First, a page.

Politics & Policy

Immigration Reform, for Real

For months, the establishment dismissed those of us opposed to amnesty as a tiny minority of the public and the Congress. On Thursday, that “tiny minority” outnumbered the pro-amnesty forces in the Senate, dealing a humiliating and well-deserved defeat to President Bush. The same White House that insisted that there was no realistic alternative to “comprehensive immigration reform” had better recalibrate its realism now. There always were better alternatives, and the president and his party have no way out of the immigration morass he has created unless they pursue them.

Nor does the country. The public is rightly dismayed at our incapacity to exercise a key attribute of sovereignty: control of the borders. For decades, our elected officials have passed immigration laws that they lack the political will to enforce. Among the fallacies of “comprehensive reform” was the notion that this situation could be fixed instantaneously. It cannot. But by rejecting a solution that would make the problem worse, we may have taken the first of many steps toward a better immigration system.

The next step ought to be President Bush’s. As divisive as this debate has been, it did reveal a consensus on the need to enforce current laws. The president should accept that consensus and act on it. If necessary, he should request additional authority and resources for the purpose.

Under current law, the border can be secured and the administration can crack down on scofflaw employers. Contractors can be required to enroll in the government’s employee-verification system as a condition of doing business with the federal government. The Social Security Administration identifies tens of thousands of W-2 forms with false or stolen Social Security numbers. The IRS can fine employers who file a significant number of such forms.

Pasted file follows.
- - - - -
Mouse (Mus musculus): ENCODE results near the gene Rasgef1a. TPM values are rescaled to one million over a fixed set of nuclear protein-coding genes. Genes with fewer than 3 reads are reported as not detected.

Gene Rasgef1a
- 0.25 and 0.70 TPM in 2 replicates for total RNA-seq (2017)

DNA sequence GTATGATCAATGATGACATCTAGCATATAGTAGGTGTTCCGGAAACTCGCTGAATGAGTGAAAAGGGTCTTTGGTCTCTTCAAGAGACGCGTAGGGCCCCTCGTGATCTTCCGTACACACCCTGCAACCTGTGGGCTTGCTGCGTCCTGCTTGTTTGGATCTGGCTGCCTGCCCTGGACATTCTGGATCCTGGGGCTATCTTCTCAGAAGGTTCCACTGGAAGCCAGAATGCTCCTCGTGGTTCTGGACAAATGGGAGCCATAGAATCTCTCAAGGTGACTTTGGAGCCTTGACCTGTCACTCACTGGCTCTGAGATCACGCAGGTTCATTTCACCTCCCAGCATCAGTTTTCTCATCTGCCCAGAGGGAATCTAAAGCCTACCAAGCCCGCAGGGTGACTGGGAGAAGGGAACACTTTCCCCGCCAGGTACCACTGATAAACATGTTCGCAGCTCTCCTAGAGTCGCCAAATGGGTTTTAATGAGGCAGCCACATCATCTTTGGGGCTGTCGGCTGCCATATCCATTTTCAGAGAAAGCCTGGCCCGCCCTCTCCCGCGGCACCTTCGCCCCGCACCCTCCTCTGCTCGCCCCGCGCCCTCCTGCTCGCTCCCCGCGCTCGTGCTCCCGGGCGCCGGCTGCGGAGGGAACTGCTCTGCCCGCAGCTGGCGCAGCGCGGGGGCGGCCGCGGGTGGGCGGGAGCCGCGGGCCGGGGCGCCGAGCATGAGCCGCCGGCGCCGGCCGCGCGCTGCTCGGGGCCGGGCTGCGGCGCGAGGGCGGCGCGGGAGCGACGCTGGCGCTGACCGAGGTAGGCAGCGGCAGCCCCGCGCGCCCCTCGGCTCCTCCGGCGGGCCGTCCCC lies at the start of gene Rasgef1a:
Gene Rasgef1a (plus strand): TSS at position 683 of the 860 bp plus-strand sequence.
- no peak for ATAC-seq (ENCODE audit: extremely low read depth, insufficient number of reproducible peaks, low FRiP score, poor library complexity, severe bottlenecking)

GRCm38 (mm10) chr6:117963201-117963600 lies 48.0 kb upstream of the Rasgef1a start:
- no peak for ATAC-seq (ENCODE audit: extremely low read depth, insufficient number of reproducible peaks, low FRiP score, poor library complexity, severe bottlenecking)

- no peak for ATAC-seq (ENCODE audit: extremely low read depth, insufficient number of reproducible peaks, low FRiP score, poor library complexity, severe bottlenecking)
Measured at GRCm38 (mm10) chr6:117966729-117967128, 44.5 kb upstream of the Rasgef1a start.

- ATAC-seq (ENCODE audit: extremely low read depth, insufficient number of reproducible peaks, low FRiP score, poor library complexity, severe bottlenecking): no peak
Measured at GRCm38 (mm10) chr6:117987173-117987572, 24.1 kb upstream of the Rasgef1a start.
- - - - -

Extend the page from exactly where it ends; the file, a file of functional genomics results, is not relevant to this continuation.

In arguing for the comprehensive reform, Homeland Security chief Michael Chertoff said that his department needed data from the Social Security Administration to enforce the law on employers. There never was any need to hold that simple reform hostage to amnesty, and the president should ask Congress to enact it now. He should also clarify that state and local law-enforcement agencies have the constitutional authority to make arrests for violations of federal immigration laws.

Bush could also learn from some of the amendments offered during the recent debate. Court-ordered restrictions on deportation should, where possible, be eased. “Sanctuary cities” ought to be penalized. So should visitors who overstay their visas.

The president’s error has been to regard controlling immigration and welcoming newcomers as polar opposites. But a sensible control of immigration would provide both an economic basis for new immigrants to succeed and a political basis for them to be greeted warmly. And in any case, Republicans who seek their own political health no longer have a choice in the matter.

Those who profit from porous borders took a risk when they broached the topic of comprehensive reform: that the public, long inattentive to the causes of our failing policy, might start taking a closer look. It is going to be much harder for the political class to follow its accustomed course. If the president charts a new one, he will have the support of the public and even some Democrats. If Congress balks, he will have in his hands a winning issue. That would be a nice change of pace, wouldn’t it?


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